Leading independent retailers in Missouri are “moving aggressively toward” forming an association to collectively fight back against proposed legislation that they say will negatively impact their businesses, according to Randall’s Wine & Spirits owner George Randall. The retailer operates three stores in Missouri and one in Illinois.
The proposal that concerns independent store owners centers on advertising and promotional rules for alcoholic beverages. The bill, sponsored by State Representative Robert Cornejo, a Republican from the St. Louis suburb of St. Peters, would allow alcohol retailers to offer consumers “any coupon, premium, prize, rebate, sales price below cost, loyalty program or discount.” Several small retailers say this would allow Total Wine to undercut the competition by advertising and selling products below cost, something they themselves don’t have the financial wherewithal to do.
While the bills in question hadn’t passed at press time, independent store operators say they expect a long fight on a number of fronts. “I suspect that if the proposed legislation fails this time it will be back in a year or two,” says Roger Gildehaus, owner of the seven-unit Macadoodles chain. “It makes sense that we move forward together in forming an association, so we can get a lobbyist under contract to keep their eyes and ears open in the capitol.”
Independent retailers say the legislation is backed by Total Wine & More, which currently operates three stores in the St. Louis area. While Total Wine didn’t respond to requests for comment, Randall says the flurry of industry-related proposals, which at press time had been consolidated into a single bill, came after Total entered the market. “All of a sudden Total Wine comes in, and their strategy is to change the laws so it suits them,” he says.
Randall’s stores compete directly with Total Wine locations in the St. Louis area, and the retailer says he “lost a lot of money” because of the national chain’s aggressive tactics. His business is still healthy, he says, but profitability is down.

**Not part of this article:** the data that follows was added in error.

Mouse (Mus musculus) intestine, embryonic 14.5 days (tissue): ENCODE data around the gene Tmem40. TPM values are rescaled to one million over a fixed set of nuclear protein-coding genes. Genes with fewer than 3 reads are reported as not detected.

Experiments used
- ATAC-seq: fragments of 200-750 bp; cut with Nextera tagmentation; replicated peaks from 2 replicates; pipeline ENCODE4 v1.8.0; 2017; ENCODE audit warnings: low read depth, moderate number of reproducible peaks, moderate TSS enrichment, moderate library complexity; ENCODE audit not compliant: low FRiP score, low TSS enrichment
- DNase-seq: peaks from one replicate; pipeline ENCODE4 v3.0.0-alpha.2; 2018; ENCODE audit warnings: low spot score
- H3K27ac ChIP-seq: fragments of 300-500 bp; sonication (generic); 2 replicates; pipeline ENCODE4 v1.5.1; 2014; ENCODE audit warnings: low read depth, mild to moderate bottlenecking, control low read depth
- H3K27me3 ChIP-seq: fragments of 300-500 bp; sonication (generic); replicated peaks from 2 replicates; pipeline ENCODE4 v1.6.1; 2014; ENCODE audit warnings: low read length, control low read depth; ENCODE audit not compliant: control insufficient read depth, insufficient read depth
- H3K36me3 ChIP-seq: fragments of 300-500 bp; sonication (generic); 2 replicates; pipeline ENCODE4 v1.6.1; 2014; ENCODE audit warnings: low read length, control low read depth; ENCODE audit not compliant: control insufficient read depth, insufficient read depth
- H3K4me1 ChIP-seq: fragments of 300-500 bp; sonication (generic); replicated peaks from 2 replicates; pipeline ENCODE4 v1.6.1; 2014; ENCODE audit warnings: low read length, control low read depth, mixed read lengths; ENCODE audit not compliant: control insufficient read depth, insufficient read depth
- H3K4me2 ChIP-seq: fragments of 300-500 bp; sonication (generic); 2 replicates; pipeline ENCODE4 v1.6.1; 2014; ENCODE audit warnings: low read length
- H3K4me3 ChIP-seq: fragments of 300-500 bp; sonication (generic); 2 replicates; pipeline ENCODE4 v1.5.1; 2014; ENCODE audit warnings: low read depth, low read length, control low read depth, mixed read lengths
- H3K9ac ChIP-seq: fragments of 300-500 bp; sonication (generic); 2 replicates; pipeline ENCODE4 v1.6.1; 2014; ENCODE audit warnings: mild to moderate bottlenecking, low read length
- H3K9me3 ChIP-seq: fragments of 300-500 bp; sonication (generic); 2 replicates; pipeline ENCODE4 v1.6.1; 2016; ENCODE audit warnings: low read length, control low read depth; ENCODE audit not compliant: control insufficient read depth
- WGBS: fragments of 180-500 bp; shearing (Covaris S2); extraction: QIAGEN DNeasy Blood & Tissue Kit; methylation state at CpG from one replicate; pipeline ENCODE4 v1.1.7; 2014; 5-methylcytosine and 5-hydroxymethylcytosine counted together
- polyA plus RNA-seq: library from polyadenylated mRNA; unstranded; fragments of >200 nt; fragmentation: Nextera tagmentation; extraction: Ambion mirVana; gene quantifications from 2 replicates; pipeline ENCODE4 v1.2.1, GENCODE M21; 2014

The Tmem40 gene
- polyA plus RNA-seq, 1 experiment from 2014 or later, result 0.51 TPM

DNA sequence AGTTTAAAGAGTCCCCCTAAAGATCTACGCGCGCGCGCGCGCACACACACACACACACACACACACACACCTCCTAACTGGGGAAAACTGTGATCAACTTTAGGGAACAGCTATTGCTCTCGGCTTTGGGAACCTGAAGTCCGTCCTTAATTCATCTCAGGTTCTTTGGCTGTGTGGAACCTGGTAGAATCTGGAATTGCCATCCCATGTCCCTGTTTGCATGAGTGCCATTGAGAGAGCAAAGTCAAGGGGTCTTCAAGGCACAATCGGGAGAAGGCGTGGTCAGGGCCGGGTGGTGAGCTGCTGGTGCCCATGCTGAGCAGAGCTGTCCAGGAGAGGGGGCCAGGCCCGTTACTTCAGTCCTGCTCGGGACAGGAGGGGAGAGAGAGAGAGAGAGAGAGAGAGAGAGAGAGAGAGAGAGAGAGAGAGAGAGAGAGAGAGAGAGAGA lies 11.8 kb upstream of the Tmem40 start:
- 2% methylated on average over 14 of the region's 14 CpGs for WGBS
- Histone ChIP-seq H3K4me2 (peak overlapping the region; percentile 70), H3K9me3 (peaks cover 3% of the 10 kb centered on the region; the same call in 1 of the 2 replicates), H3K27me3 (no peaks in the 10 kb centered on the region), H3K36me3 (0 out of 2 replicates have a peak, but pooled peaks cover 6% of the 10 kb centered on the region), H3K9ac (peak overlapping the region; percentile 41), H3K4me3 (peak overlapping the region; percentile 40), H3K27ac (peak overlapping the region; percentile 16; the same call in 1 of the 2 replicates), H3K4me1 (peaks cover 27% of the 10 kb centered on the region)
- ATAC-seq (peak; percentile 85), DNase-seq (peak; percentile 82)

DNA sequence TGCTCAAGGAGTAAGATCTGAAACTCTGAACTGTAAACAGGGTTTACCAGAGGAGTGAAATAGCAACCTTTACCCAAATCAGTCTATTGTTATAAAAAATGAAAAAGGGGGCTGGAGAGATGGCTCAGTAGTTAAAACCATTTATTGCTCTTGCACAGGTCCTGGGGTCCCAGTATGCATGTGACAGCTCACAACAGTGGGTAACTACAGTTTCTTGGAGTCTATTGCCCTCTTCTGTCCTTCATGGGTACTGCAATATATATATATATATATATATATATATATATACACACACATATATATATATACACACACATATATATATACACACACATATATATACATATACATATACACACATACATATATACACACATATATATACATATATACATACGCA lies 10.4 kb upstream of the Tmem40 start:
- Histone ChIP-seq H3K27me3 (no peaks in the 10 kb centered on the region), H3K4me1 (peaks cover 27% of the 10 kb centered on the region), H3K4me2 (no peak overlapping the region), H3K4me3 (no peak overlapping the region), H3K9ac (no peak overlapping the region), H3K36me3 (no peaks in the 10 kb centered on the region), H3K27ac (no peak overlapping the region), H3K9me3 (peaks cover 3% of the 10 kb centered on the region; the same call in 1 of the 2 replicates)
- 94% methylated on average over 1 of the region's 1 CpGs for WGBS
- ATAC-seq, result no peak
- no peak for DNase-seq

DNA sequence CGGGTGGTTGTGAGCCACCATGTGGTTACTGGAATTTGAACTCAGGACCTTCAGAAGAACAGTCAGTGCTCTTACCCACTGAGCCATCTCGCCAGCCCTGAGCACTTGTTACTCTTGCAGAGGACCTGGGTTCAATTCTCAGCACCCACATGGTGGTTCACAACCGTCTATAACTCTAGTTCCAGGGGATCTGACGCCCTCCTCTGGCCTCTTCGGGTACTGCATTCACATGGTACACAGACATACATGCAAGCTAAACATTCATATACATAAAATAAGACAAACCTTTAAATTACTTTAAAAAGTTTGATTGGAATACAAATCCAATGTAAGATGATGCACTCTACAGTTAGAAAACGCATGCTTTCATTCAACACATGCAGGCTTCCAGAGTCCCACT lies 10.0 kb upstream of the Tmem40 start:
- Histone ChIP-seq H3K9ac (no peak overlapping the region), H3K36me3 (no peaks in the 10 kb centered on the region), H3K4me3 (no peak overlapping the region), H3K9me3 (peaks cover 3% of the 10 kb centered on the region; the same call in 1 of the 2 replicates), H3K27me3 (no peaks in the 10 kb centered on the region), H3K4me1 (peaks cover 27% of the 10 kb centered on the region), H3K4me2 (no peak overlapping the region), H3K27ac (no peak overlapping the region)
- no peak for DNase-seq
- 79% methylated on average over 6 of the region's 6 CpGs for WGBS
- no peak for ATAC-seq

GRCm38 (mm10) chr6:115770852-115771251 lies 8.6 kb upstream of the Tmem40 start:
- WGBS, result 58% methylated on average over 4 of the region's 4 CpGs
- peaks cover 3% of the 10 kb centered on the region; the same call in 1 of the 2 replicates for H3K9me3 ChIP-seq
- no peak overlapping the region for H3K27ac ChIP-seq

Gildehaus, who has stores in southern Missouri, doesn’t compete directly with Total Wine, but he expects to in the future. “For the mom-and-pop package liquor stores, an advertising law like that one would absolutely put them out of business,” Gildehaus says. “And for a small chain like ours, the law certainly doesn’t help us, though it probably wouldn’t put us out of business. Once those package stores are gone, my experience tells me the consumer loses. If the only game in town is the big box guys, the assortments dwindle and the prices go higher.”
Other pending legislation in Missouri includes efforts to repeal rules on quantity discounts to retailers, change shipping and storage laws, labeling changes, and other issues. “I’ve been doing business in this state for 28 years, and we’ve never had a preponderance of bills like this,” Randall says. “We’re taking the approach that if it’s not broken, don’t fix it.” Total Wine has “stirred up a hornet’s nest, and all the retailers are contacting their representatives,” Randall adds. He thinks those retailers are seeing success in getting their message across. “I hope we beat them,” Randall says. “If not, it’s a sad day for Missouri retailers.”